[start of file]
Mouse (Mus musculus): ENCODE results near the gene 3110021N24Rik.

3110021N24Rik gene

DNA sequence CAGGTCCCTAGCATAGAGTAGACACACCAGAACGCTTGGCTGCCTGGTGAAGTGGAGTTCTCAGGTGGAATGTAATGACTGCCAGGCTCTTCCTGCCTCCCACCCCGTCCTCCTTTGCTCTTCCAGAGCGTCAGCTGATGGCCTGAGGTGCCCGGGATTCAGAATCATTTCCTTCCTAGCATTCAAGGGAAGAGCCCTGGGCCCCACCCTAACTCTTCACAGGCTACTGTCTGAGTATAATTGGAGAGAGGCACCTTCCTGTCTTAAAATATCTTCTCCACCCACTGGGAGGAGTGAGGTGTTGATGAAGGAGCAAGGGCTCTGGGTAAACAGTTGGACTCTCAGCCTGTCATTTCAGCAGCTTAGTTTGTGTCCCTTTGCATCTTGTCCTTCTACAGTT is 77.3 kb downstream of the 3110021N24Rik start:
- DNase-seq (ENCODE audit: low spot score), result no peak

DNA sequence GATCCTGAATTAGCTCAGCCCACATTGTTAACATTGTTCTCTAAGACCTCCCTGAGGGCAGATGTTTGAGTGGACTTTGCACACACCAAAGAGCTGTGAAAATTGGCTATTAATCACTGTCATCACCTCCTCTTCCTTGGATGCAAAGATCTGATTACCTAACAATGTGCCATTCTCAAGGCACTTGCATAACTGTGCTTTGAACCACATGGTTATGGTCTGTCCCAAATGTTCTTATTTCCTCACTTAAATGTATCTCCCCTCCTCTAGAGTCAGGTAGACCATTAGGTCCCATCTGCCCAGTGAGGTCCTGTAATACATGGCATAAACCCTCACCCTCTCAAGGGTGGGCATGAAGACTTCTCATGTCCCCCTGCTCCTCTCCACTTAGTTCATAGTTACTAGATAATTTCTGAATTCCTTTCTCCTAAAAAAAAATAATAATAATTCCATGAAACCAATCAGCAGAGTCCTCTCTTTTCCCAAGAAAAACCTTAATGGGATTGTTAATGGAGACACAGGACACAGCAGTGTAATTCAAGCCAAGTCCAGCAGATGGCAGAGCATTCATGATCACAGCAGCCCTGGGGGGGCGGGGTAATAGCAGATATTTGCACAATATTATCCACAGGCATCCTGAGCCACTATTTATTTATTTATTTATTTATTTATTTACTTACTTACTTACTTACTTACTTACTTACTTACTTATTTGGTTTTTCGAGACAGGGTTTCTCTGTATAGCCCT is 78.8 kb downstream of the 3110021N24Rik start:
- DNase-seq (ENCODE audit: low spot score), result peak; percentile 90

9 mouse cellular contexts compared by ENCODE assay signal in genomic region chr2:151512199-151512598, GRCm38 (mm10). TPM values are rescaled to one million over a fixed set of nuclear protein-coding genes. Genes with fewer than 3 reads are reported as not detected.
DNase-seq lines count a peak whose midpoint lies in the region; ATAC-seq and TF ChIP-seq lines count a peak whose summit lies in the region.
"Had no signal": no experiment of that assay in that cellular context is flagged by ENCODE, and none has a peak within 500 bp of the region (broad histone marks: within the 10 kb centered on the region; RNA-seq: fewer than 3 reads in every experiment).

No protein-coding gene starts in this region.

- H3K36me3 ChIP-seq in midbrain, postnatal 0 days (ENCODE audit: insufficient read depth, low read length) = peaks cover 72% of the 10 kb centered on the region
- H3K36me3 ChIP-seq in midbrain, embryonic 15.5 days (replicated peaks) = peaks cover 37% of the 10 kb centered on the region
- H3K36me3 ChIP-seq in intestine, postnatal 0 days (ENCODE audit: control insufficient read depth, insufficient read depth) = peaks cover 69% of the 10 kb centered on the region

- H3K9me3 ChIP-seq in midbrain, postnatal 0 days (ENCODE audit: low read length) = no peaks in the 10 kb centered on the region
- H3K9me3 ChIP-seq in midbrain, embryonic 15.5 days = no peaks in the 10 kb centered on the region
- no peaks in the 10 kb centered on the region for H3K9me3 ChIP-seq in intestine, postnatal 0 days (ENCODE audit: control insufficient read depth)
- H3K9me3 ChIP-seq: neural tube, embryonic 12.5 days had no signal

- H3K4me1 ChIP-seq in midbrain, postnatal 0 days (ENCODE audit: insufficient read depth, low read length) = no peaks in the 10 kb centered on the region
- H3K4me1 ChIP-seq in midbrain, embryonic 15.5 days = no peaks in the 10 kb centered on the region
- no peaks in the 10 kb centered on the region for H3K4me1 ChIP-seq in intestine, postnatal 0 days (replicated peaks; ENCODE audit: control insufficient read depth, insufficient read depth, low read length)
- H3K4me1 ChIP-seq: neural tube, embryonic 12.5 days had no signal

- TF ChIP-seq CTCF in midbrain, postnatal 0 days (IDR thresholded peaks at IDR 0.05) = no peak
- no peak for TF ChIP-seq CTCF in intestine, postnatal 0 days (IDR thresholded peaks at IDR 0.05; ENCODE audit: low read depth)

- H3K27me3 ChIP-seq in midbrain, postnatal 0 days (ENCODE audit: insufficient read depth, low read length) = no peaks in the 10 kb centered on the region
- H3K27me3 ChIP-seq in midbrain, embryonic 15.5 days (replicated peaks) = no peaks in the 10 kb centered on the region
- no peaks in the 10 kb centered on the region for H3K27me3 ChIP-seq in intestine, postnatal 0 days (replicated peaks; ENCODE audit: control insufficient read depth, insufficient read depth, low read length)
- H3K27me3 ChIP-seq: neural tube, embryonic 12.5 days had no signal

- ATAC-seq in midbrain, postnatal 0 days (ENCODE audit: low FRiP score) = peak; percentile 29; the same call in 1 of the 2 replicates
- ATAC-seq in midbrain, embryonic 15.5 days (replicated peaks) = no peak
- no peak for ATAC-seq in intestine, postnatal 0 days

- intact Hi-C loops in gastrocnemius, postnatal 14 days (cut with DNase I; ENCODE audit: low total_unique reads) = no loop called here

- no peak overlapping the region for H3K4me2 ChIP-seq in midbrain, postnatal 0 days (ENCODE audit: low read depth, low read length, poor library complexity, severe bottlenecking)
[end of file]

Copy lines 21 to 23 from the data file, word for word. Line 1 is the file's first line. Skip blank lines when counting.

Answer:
- H3K4me1 ChIP-seq: neural tube, embryonic 12.5 days had no signal

- TF ChIP-seq CTCF in midbrain, postnatal 0 days (IDR thresholded peaks at IDR 0.05) = no peak
- no peak for TF ChIP-seq CTCF in intestine, postnatal 0 days (IDR thresholded peaks at IDR 0.05; ENCODE audit: low read depth)